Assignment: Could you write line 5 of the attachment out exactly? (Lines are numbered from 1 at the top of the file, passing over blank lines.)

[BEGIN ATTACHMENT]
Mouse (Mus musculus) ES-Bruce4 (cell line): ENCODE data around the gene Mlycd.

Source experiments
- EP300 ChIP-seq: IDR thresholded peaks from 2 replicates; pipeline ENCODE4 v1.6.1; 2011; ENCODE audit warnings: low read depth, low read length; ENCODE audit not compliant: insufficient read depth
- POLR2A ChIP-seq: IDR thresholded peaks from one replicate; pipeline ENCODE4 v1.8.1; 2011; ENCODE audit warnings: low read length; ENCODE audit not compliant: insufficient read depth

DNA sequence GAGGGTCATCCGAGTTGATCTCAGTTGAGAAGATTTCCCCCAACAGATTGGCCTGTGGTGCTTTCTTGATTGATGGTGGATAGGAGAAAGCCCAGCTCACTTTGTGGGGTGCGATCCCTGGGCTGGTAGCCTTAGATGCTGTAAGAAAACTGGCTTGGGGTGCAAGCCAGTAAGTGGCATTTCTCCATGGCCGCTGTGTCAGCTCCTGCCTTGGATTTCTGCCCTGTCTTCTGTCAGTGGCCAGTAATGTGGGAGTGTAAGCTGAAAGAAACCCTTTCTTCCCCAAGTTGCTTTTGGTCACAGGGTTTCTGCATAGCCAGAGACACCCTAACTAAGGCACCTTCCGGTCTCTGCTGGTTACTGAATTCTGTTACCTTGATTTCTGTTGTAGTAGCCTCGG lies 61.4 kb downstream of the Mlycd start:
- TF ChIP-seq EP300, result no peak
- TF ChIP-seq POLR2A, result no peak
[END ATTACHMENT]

DNA sequence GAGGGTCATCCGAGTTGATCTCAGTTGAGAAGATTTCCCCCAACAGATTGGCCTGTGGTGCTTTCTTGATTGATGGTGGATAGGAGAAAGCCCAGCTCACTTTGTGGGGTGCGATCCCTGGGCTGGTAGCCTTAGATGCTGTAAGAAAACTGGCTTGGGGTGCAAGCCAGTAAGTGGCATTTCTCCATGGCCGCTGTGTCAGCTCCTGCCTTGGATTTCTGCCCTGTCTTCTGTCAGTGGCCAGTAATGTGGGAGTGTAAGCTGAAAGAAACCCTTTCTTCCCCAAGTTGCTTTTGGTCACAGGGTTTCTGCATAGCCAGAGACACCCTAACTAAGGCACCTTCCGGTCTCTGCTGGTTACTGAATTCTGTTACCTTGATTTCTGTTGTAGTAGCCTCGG lies 61.4 kb downstream of the Mlycd start: